Internal Geography and External Trade: regional disparities in Italy, 1861-2011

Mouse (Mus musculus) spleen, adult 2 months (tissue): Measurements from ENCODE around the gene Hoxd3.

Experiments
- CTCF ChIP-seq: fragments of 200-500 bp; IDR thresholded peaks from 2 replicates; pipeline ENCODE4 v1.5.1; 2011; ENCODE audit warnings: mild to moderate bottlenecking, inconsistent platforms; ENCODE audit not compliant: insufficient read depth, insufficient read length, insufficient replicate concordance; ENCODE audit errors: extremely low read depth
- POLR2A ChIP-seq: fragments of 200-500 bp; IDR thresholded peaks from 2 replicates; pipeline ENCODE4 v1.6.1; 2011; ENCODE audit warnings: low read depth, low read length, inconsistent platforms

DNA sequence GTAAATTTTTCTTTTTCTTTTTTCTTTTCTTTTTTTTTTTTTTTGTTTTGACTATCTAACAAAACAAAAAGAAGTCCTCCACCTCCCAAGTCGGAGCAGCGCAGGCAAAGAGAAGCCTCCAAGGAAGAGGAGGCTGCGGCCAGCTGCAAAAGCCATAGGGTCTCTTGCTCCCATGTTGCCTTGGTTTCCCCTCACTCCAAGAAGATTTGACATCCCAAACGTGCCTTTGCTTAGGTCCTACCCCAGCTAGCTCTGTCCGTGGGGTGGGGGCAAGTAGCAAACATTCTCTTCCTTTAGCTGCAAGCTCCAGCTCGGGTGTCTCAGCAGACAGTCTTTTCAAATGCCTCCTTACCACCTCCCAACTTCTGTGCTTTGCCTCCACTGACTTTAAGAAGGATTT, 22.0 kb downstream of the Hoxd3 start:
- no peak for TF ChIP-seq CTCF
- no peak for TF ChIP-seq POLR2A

This paper explores the interactions between external trade and regional disparities in the Italian economy since unification.� It argues that the advantage of the North was initially based on natural advantage (in particular the endowment of water, intensive in silk production).� From 1880 onwards the share of exports in GDP stagnated and then declined; domestic market access therefore became a key determinant of industrial location, inducing fast growing new sectors (especially engineering) to locate in regions with a large domestic market, i.e. in the North.� From 1945 onwards trade growth and European integration meant that foreign market access was the decisive factor; the North had the advantage of proximity to these markets.
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